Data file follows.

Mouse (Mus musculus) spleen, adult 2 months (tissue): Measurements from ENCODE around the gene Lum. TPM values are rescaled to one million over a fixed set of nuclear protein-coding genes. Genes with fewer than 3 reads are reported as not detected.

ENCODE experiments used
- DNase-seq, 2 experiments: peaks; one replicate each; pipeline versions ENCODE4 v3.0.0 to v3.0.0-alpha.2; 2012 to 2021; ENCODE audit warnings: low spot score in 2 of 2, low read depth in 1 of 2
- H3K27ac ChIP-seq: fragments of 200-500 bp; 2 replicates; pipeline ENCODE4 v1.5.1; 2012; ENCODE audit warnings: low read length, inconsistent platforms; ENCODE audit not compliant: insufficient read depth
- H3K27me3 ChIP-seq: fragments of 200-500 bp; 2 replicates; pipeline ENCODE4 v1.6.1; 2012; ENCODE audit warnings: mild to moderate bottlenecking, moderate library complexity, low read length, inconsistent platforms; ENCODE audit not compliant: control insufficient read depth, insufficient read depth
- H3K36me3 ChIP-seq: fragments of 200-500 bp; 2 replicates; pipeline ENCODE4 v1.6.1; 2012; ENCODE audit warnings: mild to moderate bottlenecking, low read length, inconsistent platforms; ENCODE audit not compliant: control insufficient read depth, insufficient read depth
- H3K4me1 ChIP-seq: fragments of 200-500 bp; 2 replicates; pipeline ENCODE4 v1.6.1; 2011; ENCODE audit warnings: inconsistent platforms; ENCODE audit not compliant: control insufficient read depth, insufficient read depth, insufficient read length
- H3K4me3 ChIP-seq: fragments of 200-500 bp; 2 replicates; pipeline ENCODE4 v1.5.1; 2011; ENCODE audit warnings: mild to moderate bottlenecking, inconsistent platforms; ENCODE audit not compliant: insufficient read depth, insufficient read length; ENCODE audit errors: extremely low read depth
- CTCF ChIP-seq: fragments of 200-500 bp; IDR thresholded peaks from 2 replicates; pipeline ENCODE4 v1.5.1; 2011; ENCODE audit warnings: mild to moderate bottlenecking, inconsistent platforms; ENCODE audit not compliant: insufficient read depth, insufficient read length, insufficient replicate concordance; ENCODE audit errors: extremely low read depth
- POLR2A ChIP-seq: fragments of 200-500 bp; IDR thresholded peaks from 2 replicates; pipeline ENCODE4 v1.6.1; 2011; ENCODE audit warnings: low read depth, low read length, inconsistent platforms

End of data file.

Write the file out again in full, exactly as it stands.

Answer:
Mouse (Mus musculus) spleen, adult 2 months (tissue): Measurements from ENCODE around the gene Lum. TPM values are rescaled to one million over a fixed set of nuclear protein-coding genes. Genes with fewer than 3 reads are reported as not detected.

ENCODE experiments used
- DNase-seq, 2 experiments: peaks; one replicate each; pipeline versions ENCODE4 v3.0.0 to v3.0.0-alpha.2; 2012 to 2021; ENCODE audit warnings: low spot score in 2 of 2, low read depth in 1 of 2
- H3K27ac ChIP-seq: fragments of 200-500 bp; 2 replicates; pipeline ENCODE4 v1.5.1; 2012; ENCODE audit warnings: low read length, inconsistent platforms; ENCODE audit not compliant: insufficient read depth
- H3K27me3 ChIP-seq: fragments of 200-500 bp; 2 replicates; pipeline ENCODE4 v1.6.1; 2012; ENCODE audit warnings: mild to moderate bottlenecking, moderate library complexity, low read length, inconsistent platforms; ENCODE audit not compliant: control insufficient read depth, insufficient read depth
- H3K36me3 ChIP-seq: fragments of 200-500 bp; 2 replicates; pipeline ENCODE4 v1.6.1; 2012; ENCODE audit warnings: mild to moderate bottlenecking, low read length, inconsistent platforms; ENCODE audit not compliant: control insufficient read depth, insufficient read depth
- H3K4me1 ChIP-seq: fragments of 200-500 bp; 2 replicates; pipeline ENCODE4 v1.6.1; 2011; ENCODE audit warnings: inconsistent platforms; ENCODE audit not compliant: control insufficient read depth, insufficient read depth, insufficient read length
- H3K4me3 ChIP-seq: fragments of 200-500 bp; 2 replicates; pipeline ENCODE4 v1.5.1; 2011; ENCODE audit warnings: mild to moderate bottlenecking, inconsistent platforms; ENCODE audit not compliant: insufficient read depth, insufficient read length; ENCODE audit errors: extremely low read depth
- CTCF ChIP-seq: fragments of 200-500 bp; IDR thresholded peaks from 2 replicates; pipeline ENCODE4 v1.5.1; 2011; ENCODE audit warnings: mild to moderate bottlenecking, inconsistent platforms; ENCODE audit not compliant: insufficient read depth, insufficient read length, insufficient replicate concordance; ENCODE audit errors: extremely low read depth
- POLR2A ChIP-seq: fragments of 200-500 bp; IDR thresholded peaks from 2 replicates; pipeline ENCODE4 v1.6.1; 2011; ENCODE audit warnings: low read depth, low read length, inconsistent platforms